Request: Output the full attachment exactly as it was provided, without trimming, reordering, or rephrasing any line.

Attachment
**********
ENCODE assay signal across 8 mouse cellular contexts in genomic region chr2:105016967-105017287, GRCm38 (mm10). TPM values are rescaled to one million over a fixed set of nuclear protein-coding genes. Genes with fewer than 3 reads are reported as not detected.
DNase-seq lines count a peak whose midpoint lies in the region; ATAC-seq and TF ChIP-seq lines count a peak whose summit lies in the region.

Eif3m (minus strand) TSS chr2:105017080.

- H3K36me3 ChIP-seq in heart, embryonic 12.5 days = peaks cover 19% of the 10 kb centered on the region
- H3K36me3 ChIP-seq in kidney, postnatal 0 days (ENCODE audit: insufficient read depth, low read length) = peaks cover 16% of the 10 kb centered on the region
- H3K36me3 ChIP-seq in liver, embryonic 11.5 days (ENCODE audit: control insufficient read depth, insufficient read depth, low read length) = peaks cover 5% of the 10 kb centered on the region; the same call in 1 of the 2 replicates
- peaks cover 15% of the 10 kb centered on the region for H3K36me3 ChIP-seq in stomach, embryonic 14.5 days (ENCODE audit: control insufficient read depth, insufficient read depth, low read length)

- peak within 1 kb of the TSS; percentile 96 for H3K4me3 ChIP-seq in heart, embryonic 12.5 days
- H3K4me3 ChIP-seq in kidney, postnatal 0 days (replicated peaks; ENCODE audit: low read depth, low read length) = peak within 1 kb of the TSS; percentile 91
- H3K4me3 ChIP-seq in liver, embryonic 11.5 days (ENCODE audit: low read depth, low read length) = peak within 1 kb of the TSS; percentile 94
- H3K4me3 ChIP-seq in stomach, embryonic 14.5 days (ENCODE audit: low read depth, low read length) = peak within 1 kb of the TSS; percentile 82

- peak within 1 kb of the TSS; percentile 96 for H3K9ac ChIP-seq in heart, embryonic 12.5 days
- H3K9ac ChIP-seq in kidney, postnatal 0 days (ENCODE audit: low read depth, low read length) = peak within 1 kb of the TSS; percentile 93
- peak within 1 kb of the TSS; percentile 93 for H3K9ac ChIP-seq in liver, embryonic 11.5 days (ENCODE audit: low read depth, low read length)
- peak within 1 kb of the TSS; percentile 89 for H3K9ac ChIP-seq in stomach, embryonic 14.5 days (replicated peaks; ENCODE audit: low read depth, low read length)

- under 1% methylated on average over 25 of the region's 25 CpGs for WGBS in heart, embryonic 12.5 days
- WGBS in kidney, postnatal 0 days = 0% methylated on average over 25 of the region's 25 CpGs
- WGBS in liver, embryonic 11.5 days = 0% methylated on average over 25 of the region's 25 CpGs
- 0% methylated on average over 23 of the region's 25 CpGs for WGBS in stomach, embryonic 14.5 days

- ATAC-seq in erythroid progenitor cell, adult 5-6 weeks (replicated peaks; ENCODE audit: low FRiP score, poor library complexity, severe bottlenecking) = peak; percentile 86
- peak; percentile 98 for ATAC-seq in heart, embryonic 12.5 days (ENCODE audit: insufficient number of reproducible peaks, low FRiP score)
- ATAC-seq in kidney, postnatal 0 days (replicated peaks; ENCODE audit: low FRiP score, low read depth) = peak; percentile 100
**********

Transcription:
ENCODE assay signal across 8 mouse cellular contexts in genomic region chr2:105016967-105017287, GRCm38 (mm10). TPM values are rescaled to one million over a fixed set of nuclear protein-coding genes. Genes with fewer than 3 reads are reported as not detected.
DNase-seq lines count a peak whose midpoint lies in the region; ATAC-seq and TF ChIP-seq lines count a peak whose summit lies in the region.

Eif3m (minus strand) TSS chr2:105017080.

- H3K36me3 ChIP-seq in heart, embryonic 12.5 days = peaks cover 19% of the 10 kb centered on the region
- H3K36me3 ChIP-seq in kidney, postnatal 0 days (ENCODE audit: insufficient read depth, low read length) = peaks cover 16% of the 10 kb centered on the region
- H3K36me3 ChIP-seq in liver, embryonic 11.5 days (ENCODE audit: control insufficient read depth, insufficient read depth, low read length) = peaks cover 5% of the 10 kb centered on the region; the same call in 1 of the 2 replicates
- peaks cover 15% of the 10 kb centered on the region for H3K36me3 ChIP-seq in stomach, embryonic 14.5 days (ENCODE audit: control insufficient read depth, insufficient read depth, low read length)

- peak within 1 kb of the TSS; percentile 96 for H3K4me3 ChIP-seq in heart, embryonic 12.5 days
- H3K4me3 ChIP-seq in kidney, postnatal 0 days (replicated peaks; ENCODE audit: low read depth, low read length) = peak within 1 kb of the TSS; percentile 91
- H3K4me3 ChIP-seq in liver, embryonic 11.5 days (ENCODE audit: low read depth, low read length) = peak within 1 kb of the TSS; percentile 94
- H3K4me3 ChIP-seq in stomach, embryonic 14.5 days (ENCODE audit: low read depth, low read length) = peak within 1 kb of the TSS; percentile 82

- peak within 1 kb of the TSS; percentile 96 for H3K9ac ChIP-seq in heart, embryonic 12.5 days
- H3K9ac ChIP-seq in kidney, postnatal 0 days (ENCODE audit: low read depth, low read length) = peak within 1 kb of the TSS; percentile 93
- peak within 1 kb of the TSS; percentile 93 for H3K9ac ChIP-seq in liver, embryonic 11.5 days (ENCODE audit: low read depth, low read length)
- peak within 1 kb of the TSS; percentile 89 for H3K9ac ChIP-seq in stomach, embryonic 14.5 days (replicated peaks; ENCODE audit: low read depth, low read length)

- under 1% methylated on average over 25 of the region's 25 CpGs for WGBS in heart, embryonic 12.5 days
- WGBS in kidney, postnatal 0 days = 0% methylated on average over 25 of the region's 25 CpGs
- WGBS in liver, embryonic 11.5 days = 0% methylated on average over 25 of the region's 25 CpGs
- 0% methylated on average over 23 of the region's 25 CpGs for WGBS in stomach, embryonic 14.5 days

- ATAC-seq in erythroid progenitor cell, adult 5-6 weeks (replicated peaks; ENCODE audit: low FRiP score, poor library complexity, severe bottlenecking) = peak; percentile 86
- peak; percentile 98 for ATAC-seq in heart, embryonic 12.5 days (ENCODE audit: insufficient number of reproducible peaks, low FRiP score)
- ATAC-seq in kidney, postnatal 0 days (replicated peaks; ENCODE audit: low FRiP score, low read depth) = peak; percentile 100